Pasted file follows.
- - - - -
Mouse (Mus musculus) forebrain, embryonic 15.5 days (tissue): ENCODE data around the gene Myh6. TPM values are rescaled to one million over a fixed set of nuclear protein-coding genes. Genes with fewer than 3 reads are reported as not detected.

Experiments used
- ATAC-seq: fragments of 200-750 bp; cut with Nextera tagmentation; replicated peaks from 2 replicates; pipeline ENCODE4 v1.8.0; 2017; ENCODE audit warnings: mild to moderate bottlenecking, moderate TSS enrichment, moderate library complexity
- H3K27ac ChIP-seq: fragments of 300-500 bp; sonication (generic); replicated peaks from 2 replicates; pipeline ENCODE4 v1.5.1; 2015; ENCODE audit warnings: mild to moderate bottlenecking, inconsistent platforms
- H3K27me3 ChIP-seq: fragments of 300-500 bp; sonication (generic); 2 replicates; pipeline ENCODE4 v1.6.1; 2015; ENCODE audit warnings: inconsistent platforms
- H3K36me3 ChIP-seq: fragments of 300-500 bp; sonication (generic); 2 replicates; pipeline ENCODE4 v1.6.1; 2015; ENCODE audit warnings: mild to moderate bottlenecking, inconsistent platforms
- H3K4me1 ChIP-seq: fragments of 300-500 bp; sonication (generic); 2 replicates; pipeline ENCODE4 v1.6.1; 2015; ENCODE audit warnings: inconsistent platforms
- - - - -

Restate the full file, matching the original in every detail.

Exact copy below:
Mouse (Mus musculus) forebrain, embryonic 15.5 days (tissue): ENCODE data around the gene Myh6. TPM values are rescaled to one million over a fixed set of nuclear protein-coding genes. Genes with fewer than 3 reads are reported as not detected.

Experiments used
- ATAC-seq: fragments of 200-750 bp; cut with Nextera tagmentation; replicated peaks from 2 replicates; pipeline ENCODE4 v1.8.0; 2017; ENCODE audit warnings: mild to moderate bottlenecking, moderate TSS enrichment, moderate library complexity
- H3K27ac ChIP-seq: fragments of 300-500 bp; sonication (generic); replicated peaks from 2 replicates; pipeline ENCODE4 v1.5.1; 2015; ENCODE audit warnings: mild to moderate bottlenecking, inconsistent platforms
- H3K27me3 ChIP-seq: fragments of 300-500 bp; sonication (generic); 2 replicates; pipeline ENCODE4 v1.6.1; 2015; ENCODE audit warnings: inconsistent platforms
- H3K36me3 ChIP-seq: fragments of 300-500 bp; sonication (generic); 2 replicates; pipeline ENCODE4 v1.6.1; 2015; ENCODE audit warnings: mild to moderate bottlenecking, inconsistent platforms
- H3K4me1 ChIP-seq: fragments of 300-500 bp; sonication (generic); 2 replicates; pipeline ENCODE4 v1.6.1; 2015; ENCODE audit warnings: inconsistent platforms